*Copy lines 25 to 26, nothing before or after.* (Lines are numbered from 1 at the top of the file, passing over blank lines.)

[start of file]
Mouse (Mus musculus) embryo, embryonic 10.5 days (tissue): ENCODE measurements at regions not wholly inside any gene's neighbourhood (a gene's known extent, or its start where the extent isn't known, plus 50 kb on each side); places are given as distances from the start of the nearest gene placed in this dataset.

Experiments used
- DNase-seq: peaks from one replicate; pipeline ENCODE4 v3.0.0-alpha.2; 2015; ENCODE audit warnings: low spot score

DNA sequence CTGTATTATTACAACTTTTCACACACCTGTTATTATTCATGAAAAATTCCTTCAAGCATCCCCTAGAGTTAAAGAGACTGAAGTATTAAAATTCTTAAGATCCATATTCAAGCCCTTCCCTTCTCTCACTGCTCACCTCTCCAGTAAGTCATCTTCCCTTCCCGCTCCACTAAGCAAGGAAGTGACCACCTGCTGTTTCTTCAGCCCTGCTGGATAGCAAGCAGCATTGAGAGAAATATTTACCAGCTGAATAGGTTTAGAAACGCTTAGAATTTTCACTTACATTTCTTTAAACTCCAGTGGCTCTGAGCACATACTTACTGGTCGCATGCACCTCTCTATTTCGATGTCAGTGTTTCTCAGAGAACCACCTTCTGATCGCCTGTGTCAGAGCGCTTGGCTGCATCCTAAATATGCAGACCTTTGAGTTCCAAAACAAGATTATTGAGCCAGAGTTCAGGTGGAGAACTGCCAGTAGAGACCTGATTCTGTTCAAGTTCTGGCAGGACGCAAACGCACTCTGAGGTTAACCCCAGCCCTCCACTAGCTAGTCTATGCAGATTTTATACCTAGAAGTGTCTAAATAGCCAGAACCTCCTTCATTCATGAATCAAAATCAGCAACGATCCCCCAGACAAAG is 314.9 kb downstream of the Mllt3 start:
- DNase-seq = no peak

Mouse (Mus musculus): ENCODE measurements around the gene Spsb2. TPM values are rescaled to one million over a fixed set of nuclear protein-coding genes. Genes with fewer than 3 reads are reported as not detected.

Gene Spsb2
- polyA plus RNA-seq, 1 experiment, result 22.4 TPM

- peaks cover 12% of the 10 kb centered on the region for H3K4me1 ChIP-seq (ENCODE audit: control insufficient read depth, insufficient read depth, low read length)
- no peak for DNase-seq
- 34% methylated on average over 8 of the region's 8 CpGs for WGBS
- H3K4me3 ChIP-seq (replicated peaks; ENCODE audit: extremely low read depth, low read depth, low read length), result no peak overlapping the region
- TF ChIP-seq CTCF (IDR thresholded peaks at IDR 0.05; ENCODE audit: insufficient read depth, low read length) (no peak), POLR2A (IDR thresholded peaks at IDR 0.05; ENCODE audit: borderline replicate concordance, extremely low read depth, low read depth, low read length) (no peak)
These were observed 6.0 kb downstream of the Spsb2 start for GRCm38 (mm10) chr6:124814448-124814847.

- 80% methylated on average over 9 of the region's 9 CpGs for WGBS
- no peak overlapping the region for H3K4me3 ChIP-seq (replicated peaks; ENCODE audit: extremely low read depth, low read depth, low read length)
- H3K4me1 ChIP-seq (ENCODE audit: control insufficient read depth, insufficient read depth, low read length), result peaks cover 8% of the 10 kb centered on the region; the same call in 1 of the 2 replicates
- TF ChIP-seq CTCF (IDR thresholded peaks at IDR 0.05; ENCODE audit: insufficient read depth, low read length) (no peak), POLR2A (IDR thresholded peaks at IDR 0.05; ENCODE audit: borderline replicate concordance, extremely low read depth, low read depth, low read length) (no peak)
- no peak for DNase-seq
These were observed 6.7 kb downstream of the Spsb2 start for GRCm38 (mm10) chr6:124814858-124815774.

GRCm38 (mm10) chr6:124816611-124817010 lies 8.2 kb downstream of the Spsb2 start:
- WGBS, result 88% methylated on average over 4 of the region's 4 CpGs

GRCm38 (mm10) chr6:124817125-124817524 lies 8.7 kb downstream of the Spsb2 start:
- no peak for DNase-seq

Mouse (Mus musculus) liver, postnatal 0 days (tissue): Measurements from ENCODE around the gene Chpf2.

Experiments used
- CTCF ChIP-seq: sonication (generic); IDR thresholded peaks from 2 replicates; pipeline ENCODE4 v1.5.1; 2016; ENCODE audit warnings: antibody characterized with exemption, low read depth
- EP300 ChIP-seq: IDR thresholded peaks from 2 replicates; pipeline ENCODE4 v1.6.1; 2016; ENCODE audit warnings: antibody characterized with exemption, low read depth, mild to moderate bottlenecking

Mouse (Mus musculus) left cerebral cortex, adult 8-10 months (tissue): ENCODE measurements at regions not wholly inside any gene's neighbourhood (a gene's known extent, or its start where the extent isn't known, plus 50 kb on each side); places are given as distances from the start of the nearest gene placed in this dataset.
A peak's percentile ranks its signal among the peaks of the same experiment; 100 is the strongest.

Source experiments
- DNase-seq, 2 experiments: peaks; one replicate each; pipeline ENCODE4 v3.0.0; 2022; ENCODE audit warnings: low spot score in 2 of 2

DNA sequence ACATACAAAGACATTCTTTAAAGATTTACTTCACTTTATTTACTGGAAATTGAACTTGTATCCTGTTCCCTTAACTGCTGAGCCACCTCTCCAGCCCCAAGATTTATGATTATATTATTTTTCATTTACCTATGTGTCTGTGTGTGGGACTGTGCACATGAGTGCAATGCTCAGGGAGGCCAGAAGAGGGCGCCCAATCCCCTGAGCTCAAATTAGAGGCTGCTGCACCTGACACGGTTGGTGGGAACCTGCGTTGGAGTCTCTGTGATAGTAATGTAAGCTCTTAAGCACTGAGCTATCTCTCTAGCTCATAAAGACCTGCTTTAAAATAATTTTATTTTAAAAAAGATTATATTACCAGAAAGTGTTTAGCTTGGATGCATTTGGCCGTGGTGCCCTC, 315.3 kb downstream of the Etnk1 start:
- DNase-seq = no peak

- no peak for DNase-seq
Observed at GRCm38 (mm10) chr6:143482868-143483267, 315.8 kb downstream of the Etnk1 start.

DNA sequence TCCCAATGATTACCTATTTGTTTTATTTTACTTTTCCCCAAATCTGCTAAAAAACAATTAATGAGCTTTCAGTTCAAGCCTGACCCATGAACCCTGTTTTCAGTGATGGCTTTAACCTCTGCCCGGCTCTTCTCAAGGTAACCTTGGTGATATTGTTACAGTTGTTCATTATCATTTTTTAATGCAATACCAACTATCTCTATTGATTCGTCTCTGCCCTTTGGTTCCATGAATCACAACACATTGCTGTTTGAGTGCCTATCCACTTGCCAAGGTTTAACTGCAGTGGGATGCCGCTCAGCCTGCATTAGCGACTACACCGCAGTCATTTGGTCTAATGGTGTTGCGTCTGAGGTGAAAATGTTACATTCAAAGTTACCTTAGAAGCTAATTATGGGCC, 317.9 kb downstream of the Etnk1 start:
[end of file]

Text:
Mouse (Mus musculus) liver, postnatal 0 days (tissue): Measurements from ENCODE around the gene Chpf2.

Experiments used